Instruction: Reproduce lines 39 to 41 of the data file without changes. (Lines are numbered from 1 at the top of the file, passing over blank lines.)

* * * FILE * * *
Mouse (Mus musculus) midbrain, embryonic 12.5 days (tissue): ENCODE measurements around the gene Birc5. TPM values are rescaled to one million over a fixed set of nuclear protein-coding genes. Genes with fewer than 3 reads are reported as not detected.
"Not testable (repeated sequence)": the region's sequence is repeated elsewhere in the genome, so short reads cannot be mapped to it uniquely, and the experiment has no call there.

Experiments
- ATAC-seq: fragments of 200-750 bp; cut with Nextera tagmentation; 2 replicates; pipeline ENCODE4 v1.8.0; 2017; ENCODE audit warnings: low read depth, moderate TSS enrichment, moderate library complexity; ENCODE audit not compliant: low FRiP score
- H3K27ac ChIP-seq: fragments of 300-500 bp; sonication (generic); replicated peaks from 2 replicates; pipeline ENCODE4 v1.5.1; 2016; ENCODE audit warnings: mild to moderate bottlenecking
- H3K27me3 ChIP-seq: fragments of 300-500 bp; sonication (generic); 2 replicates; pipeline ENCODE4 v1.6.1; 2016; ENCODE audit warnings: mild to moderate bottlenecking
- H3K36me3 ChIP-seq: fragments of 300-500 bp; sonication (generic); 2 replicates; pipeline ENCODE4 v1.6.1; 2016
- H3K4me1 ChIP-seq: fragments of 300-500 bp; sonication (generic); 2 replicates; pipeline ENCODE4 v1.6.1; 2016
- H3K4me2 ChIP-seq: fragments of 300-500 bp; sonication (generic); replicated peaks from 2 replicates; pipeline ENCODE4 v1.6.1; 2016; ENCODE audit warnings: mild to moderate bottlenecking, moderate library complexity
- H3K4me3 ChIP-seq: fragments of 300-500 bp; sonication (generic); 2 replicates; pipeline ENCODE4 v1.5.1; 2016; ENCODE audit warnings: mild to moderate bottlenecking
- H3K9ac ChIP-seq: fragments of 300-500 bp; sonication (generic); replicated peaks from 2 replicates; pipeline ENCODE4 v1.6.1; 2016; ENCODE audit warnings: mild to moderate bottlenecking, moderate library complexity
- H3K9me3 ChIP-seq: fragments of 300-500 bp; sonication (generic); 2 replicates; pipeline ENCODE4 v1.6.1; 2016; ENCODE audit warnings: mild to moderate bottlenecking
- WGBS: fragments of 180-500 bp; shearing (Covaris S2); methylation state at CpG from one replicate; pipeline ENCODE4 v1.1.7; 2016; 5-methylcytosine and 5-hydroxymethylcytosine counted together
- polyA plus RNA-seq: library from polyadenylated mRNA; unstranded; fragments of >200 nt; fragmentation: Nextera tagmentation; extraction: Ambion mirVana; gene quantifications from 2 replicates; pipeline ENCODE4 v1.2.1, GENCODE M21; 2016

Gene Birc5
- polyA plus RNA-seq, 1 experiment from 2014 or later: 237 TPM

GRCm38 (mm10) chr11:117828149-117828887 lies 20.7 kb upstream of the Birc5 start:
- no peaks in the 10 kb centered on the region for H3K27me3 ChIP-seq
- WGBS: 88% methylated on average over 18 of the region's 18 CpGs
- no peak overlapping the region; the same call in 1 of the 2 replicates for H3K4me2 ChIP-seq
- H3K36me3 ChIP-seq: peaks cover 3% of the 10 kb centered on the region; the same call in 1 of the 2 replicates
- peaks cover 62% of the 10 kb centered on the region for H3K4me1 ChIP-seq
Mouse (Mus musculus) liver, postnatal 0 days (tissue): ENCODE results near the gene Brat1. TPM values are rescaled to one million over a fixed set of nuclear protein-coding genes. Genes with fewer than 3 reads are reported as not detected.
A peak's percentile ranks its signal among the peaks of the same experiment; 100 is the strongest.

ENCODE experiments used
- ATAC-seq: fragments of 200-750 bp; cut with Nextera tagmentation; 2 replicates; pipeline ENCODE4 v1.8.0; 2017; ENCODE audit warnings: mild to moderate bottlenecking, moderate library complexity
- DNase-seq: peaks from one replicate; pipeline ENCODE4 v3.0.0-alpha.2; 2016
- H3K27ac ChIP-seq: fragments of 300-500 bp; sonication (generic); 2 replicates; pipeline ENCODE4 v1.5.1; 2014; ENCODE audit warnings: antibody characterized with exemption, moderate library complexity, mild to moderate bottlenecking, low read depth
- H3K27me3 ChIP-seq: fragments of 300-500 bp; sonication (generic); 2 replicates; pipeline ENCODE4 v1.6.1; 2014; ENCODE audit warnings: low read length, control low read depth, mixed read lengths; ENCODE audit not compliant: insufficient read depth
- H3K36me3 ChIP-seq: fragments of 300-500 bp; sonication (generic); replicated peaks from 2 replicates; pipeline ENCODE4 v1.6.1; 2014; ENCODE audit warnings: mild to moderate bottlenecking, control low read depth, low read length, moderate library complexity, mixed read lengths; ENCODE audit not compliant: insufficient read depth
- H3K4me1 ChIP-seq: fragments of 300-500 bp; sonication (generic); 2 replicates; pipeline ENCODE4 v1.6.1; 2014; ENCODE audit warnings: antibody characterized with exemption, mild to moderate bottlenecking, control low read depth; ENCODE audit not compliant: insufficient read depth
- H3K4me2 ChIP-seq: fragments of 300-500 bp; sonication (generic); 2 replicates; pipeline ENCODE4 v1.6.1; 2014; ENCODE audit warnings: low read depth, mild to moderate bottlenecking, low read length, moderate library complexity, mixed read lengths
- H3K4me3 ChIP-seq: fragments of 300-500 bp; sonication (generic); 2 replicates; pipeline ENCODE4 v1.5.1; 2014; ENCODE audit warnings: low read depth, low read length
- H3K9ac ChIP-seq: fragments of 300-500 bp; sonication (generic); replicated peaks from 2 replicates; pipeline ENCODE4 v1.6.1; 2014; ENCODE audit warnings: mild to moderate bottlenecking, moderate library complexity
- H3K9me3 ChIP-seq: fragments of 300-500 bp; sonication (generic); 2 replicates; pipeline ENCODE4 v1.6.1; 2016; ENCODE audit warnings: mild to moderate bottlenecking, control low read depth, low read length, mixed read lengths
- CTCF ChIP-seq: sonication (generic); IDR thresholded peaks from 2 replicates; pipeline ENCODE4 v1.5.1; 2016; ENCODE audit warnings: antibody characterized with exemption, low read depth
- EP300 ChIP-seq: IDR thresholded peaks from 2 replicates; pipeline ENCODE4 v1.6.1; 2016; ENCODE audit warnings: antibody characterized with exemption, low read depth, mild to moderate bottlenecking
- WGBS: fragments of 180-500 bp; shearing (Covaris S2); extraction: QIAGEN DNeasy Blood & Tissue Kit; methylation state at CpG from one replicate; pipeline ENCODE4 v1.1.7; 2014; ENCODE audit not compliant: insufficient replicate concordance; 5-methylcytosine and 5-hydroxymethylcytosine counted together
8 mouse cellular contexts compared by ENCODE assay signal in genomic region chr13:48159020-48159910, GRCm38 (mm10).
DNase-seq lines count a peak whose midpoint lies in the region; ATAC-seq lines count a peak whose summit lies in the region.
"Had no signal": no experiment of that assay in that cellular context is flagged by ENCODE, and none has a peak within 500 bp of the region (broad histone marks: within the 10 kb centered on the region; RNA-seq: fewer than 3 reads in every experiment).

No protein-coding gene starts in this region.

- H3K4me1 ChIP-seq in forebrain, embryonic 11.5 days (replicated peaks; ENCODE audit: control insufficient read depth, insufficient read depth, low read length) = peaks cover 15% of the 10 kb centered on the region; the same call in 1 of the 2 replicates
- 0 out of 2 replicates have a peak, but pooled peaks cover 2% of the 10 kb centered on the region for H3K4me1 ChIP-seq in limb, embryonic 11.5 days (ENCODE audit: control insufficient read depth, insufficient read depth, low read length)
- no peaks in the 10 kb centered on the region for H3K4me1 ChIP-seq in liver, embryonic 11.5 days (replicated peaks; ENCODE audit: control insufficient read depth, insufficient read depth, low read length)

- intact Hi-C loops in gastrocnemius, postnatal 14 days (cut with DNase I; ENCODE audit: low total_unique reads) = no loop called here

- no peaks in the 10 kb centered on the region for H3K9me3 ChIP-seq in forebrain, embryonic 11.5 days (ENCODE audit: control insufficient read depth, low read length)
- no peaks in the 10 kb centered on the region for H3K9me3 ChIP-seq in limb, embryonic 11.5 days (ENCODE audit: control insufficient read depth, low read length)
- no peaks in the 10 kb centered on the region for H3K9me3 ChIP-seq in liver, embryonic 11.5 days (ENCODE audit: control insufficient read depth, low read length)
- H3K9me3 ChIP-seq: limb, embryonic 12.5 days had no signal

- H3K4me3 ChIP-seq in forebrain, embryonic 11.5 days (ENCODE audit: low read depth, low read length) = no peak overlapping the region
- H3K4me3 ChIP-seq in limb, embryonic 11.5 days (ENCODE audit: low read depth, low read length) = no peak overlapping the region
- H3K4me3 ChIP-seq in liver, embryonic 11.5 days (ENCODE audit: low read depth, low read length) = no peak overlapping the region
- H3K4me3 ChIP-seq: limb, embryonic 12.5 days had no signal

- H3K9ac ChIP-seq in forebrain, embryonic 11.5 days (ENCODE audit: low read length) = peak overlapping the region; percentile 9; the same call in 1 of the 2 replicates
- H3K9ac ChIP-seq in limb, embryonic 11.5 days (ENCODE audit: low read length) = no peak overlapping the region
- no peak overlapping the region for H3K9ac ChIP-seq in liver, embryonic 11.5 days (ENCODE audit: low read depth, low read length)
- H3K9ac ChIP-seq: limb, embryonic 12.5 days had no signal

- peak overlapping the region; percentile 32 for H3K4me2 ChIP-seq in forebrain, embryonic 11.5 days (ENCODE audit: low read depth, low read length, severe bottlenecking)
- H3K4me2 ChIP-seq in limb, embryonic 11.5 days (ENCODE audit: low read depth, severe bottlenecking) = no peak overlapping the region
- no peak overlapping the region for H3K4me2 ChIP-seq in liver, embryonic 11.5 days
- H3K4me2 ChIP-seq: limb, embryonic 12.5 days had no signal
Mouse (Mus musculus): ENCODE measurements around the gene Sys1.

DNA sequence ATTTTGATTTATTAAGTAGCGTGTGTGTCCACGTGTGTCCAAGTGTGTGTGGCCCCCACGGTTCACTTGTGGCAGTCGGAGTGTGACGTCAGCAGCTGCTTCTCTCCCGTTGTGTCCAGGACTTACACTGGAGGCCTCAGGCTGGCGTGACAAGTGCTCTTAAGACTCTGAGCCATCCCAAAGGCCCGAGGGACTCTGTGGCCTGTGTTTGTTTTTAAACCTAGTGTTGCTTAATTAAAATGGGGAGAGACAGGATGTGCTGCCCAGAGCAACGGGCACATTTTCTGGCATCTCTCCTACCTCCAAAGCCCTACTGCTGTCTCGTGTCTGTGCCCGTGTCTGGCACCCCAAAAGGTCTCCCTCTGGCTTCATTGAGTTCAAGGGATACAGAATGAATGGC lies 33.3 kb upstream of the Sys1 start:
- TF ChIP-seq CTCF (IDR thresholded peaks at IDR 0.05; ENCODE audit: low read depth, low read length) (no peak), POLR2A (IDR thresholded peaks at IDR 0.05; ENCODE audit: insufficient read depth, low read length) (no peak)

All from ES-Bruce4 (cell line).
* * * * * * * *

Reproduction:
8 mouse cellular contexts compared by ENCODE assay signal in genomic region chr13:48159020-48159910, GRCm38 (mm10).
DNase-seq lines count a peak whose midpoint lies in the region; ATAC-seq lines count a peak whose summit lies in the region.
"Had no signal": no experiment of that assay in that cellular context is flagged by ENCODE, and none has a peak within 500 bp of the region (broad histone marks: within the 10 kb centered on the region; RNA-seq: fewer than 3 reads in every experiment).